The question of whether social media is bad for our mental health is something that has been debated for several years.
This isn’t a surprise considering the fact that self-harm and suicide rates have seen a dramatic increase since children gained access to platforms like Facebook and Twitter on their phones over a decade ago.
But if these platforms have such a detrimental impact on our mental wellbeing, then why are we so afraid to hit ‘deactivate’?
Last week I watched Netflix’s latest documentary, The Social Dilemma, which I can honestly say is one of the most insightful docudramas I’ve watched recently (apart from the Tiger King, which helped me forget the fact we were in the midst of a global pandemic).
The documentary — which combines real-life interviews with former tech giant execs and a fictional story about the impact of social media on an American family — uncovers a frightening truth about the reason why we’re hooked on scrolling through our Instagram and Facebook accounts.
It all comes down to the fact that human behaviour and habits have been altered by the very existence of such technology.
Additionally, frequent updates to these platforms – including the movement of pulling down to refresh your feed for new content – have all been designed with the aim to encourage you to stay there longer.
In fact, in the documentary, Joe Toscano, former Experience Design Consultant for Google, explains how when you pull down to refresh the page, you’ll experience new content at the top. When you pull down and refresh again, it’s new – every single time.
They want us to continue repeating this, and as Google’s former Design Ethicist, Tristan Harris explains, “You don’t know when you’re going to get it and you don’t know if you’re going to get it. Which operates just like the slot machines in Vegas.”
If we consider how addictive gambling can be, it’s no surprise that we’re perpetually glued to our social feeds looking for something new to appear.
If you don’t pay for the product, you are the product
While all social media platforms are free for us to use, according to The Social Dilemma, that doesn’t mean we’re not all paying some form of price.
In fact, social giants are making billions of dollars out of our behaviour, as we give away our personal information for free, and are monetising our daily activities — maximising it for higher advertising revenue.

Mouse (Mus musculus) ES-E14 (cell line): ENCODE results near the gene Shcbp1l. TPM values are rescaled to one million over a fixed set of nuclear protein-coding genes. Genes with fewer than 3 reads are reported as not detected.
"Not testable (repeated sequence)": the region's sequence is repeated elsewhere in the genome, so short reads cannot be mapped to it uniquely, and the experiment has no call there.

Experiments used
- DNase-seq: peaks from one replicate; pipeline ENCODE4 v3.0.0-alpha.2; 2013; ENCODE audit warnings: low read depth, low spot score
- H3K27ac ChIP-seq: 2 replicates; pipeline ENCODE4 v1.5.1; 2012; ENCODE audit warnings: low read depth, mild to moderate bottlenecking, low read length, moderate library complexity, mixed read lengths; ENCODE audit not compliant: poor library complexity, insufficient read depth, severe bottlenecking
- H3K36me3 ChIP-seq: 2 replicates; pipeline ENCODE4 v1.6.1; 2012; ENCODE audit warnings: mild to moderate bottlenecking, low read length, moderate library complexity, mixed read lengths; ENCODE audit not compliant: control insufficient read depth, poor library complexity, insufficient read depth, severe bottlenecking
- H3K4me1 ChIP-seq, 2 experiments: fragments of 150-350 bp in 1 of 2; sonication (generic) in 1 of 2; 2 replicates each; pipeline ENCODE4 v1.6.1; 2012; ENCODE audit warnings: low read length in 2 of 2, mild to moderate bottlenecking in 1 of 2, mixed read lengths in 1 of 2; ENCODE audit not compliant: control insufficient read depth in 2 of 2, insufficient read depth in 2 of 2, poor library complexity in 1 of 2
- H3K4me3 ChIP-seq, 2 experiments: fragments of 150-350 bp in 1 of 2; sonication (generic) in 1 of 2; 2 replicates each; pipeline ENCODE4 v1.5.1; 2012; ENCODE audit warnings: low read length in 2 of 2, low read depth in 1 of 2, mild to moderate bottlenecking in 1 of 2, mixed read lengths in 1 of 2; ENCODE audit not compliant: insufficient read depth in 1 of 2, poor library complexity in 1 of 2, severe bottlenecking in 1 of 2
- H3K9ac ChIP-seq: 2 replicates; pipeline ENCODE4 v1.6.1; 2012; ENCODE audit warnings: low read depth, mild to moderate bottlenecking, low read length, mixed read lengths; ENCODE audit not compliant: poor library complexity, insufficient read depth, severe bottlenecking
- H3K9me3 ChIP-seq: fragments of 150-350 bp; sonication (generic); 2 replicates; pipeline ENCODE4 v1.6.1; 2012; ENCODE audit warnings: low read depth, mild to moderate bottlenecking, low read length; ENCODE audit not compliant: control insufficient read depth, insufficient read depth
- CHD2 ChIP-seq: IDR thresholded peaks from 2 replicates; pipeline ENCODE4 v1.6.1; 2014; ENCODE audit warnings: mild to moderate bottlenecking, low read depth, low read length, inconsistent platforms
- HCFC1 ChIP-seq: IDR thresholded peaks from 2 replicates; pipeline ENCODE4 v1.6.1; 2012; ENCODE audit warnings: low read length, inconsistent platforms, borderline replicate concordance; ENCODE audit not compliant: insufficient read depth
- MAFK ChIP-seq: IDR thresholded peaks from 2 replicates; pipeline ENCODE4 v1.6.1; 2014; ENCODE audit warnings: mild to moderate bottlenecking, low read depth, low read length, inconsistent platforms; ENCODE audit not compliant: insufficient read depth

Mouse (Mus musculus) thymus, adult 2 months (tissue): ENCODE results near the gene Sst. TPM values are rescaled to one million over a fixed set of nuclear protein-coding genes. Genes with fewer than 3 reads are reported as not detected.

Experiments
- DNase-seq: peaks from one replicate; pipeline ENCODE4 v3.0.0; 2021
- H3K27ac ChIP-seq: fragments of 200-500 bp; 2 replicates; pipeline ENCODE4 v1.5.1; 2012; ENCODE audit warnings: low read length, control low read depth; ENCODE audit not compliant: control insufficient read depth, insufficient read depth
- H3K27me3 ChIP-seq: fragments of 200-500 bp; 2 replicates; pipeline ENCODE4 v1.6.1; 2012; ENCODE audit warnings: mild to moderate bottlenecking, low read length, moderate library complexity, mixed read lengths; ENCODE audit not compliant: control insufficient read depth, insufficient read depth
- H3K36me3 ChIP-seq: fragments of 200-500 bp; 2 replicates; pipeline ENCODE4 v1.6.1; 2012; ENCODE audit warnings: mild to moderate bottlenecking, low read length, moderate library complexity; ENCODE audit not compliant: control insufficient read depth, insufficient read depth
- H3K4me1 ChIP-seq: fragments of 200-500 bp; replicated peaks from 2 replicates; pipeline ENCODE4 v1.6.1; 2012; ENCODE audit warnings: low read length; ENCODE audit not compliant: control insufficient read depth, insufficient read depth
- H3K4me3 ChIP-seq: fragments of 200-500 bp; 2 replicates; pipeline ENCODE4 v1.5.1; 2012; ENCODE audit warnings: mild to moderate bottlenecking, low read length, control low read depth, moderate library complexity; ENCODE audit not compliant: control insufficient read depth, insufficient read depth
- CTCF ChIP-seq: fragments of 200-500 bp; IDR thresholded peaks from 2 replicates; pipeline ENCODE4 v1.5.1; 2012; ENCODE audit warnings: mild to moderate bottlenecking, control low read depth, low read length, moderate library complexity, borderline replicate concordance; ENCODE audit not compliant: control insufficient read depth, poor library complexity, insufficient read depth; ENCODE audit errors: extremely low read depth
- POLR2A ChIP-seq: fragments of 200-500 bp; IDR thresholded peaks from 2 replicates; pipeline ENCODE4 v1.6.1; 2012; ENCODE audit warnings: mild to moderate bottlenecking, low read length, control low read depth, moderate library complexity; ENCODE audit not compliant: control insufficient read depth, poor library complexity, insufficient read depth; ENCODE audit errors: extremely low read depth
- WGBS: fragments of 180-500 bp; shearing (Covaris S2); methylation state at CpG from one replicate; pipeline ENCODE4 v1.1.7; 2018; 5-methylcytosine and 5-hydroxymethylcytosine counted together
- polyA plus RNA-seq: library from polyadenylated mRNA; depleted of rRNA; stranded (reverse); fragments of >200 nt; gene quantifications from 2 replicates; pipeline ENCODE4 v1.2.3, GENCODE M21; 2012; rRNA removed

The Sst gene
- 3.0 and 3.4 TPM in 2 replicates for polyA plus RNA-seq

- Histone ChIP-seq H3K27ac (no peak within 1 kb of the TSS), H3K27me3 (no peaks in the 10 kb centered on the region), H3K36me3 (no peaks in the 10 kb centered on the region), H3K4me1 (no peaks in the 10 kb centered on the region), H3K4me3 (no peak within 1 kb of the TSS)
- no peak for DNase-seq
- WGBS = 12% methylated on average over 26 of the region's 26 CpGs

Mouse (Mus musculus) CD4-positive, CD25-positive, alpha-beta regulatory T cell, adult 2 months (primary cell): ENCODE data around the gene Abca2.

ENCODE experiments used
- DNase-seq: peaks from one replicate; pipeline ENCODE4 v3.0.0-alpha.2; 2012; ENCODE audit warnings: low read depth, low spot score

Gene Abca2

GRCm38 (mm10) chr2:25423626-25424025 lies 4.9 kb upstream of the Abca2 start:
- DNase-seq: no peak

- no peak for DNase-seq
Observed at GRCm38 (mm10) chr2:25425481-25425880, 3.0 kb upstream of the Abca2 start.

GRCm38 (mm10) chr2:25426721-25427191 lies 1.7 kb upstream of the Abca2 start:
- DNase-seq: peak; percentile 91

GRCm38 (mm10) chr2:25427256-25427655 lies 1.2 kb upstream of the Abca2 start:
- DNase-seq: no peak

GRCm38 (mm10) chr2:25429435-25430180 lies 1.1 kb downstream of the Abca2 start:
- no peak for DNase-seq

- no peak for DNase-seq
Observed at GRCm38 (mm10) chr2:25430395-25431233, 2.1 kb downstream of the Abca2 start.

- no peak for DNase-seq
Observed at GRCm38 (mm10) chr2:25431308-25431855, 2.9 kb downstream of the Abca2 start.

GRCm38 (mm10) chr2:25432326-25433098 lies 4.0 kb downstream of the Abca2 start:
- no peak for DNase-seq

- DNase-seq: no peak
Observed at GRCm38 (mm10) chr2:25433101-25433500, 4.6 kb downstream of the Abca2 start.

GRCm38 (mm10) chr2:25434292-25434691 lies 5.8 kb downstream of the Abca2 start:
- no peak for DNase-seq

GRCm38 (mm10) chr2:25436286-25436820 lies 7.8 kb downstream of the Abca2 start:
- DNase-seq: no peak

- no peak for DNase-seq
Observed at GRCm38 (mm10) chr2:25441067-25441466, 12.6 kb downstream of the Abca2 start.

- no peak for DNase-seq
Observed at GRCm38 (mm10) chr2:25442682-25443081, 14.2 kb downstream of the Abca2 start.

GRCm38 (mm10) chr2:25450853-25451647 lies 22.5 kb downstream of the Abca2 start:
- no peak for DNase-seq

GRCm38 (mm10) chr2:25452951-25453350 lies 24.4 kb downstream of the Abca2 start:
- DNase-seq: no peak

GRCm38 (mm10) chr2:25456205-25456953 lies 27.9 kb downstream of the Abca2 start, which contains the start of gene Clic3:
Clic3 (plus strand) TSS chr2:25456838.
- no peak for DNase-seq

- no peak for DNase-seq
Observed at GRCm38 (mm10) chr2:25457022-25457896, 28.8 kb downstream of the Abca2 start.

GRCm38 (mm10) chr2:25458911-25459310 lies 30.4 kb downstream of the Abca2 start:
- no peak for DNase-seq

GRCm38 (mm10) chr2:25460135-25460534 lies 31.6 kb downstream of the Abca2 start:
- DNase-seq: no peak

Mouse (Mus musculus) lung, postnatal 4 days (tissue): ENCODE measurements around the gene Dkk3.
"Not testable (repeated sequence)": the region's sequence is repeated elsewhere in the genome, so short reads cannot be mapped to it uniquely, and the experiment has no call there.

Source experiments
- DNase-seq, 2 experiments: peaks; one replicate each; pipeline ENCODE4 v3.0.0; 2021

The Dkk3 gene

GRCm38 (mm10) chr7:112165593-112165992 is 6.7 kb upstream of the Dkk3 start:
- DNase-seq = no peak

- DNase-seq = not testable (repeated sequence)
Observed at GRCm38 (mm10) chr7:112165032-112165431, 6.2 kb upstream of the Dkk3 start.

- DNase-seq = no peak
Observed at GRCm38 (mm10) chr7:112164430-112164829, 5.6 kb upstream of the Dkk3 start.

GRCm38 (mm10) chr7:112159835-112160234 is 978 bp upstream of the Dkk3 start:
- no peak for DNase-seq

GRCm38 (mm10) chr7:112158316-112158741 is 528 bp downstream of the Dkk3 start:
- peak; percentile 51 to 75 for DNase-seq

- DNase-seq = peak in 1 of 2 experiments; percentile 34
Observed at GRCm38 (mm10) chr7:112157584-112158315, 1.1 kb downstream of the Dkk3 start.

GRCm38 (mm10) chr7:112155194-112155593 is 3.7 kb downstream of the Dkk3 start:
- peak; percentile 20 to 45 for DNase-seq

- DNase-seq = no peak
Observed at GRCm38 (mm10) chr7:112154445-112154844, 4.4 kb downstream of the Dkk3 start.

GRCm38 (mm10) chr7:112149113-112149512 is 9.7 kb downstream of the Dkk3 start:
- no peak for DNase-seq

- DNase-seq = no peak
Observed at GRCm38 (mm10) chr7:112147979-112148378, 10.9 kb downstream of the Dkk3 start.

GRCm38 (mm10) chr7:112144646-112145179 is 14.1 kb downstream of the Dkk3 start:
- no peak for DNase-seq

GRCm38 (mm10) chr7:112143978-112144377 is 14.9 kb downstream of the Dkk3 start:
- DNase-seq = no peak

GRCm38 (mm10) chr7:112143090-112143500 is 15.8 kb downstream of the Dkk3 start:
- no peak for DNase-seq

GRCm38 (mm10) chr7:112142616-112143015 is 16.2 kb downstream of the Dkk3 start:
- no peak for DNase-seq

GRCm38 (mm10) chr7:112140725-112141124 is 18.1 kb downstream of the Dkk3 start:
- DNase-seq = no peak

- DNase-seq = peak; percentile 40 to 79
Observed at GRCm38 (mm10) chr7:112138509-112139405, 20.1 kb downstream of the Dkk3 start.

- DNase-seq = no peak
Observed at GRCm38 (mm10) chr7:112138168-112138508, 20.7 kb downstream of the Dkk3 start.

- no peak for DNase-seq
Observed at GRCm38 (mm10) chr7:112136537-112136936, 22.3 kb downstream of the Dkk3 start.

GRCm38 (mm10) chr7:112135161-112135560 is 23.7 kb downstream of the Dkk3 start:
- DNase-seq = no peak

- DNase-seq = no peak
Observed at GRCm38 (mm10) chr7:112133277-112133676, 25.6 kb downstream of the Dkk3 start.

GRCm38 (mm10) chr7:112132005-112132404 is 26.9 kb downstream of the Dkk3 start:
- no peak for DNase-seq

Every single action that we make online is constantly monitored — helping social platforms to gain a deep understanding of who we are as individuals, what we like and dislike, even right down to what makes us happy or sad.
All of this personal information is then fed into an algorithm which can depict what information can trigger an emotional response from us, all with the aim of keeping us engaged and fixated.
Looking for the next hit
They’ve already made us addicted to endlessly scrolling through our feeds by showing us the content we want to see. But what’s more dangerous and addictive is the dopamine hit we experience every time we receive a new “like” or comment.
The world is addicted to dopamine. Dopamine is essentially a “happy chemical”, a hormone and neurotransmitter, which drives our inner need for reward, motivation, memory, attention, and even regulating body movements. Every time we experience that ‘feel-good factor’, we crave more and more.
So the next time you go to publish a new photo or update your Facebook status, take a step back and question your motive behind it.
Is it because you genuinely want to share something with your friends/followers, or is it because you’re really just craving that next fix of dopamine?
While I don’t think this documentary will encourage us to detach from our phones any time soon, it’s certainly fascinating to understand how tech giants have succeeded in using psychological persuasion to ensure we all now have an unconscious attachment to our devices in order to keep us coming back for more.